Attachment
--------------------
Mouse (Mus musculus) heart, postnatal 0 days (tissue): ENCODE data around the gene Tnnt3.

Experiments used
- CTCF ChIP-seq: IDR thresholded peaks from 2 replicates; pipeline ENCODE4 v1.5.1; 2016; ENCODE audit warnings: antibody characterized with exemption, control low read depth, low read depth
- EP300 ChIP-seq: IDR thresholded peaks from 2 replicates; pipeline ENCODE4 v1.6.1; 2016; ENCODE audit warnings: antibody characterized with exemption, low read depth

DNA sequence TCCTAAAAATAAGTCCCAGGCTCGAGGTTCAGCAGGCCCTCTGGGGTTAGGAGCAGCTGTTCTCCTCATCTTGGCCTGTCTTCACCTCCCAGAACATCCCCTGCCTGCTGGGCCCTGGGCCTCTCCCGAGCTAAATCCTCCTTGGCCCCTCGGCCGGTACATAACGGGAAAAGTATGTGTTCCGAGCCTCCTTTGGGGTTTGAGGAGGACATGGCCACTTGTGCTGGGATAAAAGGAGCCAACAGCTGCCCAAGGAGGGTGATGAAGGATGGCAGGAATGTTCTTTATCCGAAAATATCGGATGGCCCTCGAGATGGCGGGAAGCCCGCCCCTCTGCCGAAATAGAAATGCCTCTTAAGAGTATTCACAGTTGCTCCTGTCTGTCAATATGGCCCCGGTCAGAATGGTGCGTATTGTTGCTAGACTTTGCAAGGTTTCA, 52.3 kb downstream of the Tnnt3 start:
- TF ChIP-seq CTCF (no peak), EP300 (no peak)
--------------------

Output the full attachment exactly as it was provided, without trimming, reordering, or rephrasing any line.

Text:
Mouse (Mus musculus) heart, postnatal 0 days (tissue): ENCODE data around the gene Tnnt3.

Experiments used
- CTCF ChIP-seq: IDR thresholded peaks from 2 replicates; pipeline ENCODE4 v1.5.1; 2016; ENCODE audit warnings: antibody characterized with exemption, control low read depth, low read depth
- EP300 ChIP-seq: IDR thresholded peaks from 2 replicates; pipeline ENCODE4 v1.6.1; 2016; ENCODE audit warnings: antibody characterized with exemption, low read depth

DNA sequence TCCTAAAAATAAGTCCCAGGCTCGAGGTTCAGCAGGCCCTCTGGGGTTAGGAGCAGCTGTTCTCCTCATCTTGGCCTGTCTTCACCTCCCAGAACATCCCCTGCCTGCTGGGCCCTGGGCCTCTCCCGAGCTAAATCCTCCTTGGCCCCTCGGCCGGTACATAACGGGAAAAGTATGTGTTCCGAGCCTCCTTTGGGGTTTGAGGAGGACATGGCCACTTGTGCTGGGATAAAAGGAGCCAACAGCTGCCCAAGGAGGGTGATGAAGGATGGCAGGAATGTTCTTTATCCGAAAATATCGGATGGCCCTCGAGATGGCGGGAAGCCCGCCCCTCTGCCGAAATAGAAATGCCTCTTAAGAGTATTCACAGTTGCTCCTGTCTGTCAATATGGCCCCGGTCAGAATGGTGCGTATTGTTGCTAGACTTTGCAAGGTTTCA, 52.3 kb downstream of the Tnnt3 start:
- TF ChIP-seq CTCF (no peak), EP300 (no peak)